I’ve been in a funk for a week.

I was fooling myself thinking that I was OK being “just Dave.”

Shortly after writing that post, I slipped into a general feeling of sad/mad/confused/bored.  No matter what I did, I couldn’t snap out of it.  I couldn’t convince myself to just be happy.
I tried.

I started my marathon recovery program.

I started a new diet to lose the 15lbs that I was planned to lose last summer.

I ran mile intervals on the treadmill.

I set up the weight bench in the basement (and actually used it).

I started 10 different posts for this blog thinking that writing would help to clear my head.  I trashed each one because I couldn’t get past the “I’m depressed” tone.

I was starting to get a little desperate. I didn’t know how I was going to snap out of it.

Finally, on my Sunday run with Keith and Rick, I was able to relax and enjoy myself again.

It wasn’t the run.

It wasn’t the fact that I’ve missed running with Keith and Rick.

It wasn’t the downpour that hammered us for 5 minutes when we were less than halfway through our 60-minute run.

Hell, it wasn’t even the fact that my legs felt great the entire time.
It was all because of a shirt.  It’s as simple as that – the site of a shirt made me happy again.

Here’s how it happened:
We left Rick’s house in the dark around 5:45am.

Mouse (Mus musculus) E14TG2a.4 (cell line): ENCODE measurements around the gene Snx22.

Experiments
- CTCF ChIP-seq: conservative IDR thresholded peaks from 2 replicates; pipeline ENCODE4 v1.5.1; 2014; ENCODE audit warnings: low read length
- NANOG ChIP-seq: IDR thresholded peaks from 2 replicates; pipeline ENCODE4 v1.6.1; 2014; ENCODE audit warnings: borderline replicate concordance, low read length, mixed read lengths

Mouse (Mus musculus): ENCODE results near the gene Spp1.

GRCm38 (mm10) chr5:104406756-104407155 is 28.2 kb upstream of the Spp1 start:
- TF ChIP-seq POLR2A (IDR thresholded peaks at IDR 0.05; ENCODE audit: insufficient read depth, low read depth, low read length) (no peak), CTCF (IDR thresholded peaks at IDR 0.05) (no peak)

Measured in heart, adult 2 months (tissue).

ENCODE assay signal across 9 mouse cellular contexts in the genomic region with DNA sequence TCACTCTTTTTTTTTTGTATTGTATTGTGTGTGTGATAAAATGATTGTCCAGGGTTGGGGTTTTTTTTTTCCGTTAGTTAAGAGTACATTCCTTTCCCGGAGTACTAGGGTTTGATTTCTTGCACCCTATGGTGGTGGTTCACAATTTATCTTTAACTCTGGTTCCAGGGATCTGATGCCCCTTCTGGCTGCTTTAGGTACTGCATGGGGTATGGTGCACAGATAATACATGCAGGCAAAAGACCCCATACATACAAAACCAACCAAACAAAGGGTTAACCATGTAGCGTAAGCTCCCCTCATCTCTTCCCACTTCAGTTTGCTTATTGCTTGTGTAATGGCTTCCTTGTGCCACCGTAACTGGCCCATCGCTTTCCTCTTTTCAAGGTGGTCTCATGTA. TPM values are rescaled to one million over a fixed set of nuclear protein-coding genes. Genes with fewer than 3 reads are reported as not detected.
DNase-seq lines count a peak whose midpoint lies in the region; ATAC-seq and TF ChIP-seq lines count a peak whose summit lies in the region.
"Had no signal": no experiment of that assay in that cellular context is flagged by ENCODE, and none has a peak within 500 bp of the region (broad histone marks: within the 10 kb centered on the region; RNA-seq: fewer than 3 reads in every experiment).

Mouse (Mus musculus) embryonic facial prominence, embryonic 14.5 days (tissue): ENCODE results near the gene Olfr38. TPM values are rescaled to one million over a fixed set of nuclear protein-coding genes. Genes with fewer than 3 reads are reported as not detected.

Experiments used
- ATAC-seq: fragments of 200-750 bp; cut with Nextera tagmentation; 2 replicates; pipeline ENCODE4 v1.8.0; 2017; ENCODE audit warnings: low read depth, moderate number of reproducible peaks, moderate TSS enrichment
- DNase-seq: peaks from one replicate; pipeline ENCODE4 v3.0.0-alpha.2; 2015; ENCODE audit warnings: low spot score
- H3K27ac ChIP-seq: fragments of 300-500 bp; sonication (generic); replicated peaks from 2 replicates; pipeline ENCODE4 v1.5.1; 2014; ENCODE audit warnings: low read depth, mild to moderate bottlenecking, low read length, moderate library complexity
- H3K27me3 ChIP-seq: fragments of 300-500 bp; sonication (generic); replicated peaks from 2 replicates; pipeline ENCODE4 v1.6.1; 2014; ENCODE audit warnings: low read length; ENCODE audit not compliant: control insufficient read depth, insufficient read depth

The air was heavy.  Rain was definitely threatening.  No one wanted to push too hard, but we were hoping to get in a good 60 minutes of running.

The plan was to run from Oak Street down to Four Seas in Centerville and back – a generally flat, straight course.

The rain hit hard before we reached the corner of Old Stage Rd and Route 28.  We were soaked.  I had worn a t-shirt over my singlet and the combined weight of those felt like a good 10 pounds on my back.

We considered turning around, but that seemed pointless.  We were already wet – why not push on and stick with the plan.

I was lost in my thoughts for a few minutes, just jogging along when I happened to look over @ Rick.  He was doing his thing, running on the yellow line, talking about his future career as an ultra-marathoner, but I wasn’t listening to him.  Instead, I found myself staring at his shirt.   I couldn’t figure out why I hadn’t noticed it earlier.
Before I could filter it, I heard myself say, “Uh, Rick – does Tina know that you’re wearing her shirt?  Is that orange? Red? Choral?  Cantaloupe? What do you call that color?”

From the other side of Rick, Keith said, “I think it’s salmon.”

That was it – that was the color.  Rick was wearing a salmon-colored running shirt.

Now, it’s possible that the shirt may have been red at one time and simply faded from too many washings, but in my head that wasn’t nearly as funny as the site of Rick digging through Tina’s closet looking for  a clean shirt.  I pictured him pushing aside the floral prints (too bold), the winter white turtleneck (too dressy) and the cotton blouses (ouch – chafing) before settling on this lovely salmon number (“I think this will really bring out the gray in my chest hair!”).

And that was it – something as stupid as a faded red shirt got me out of my mini-depression.

I smiled the whole way home.

Even now – 36 hours later, I’m still chuckling to myself about it.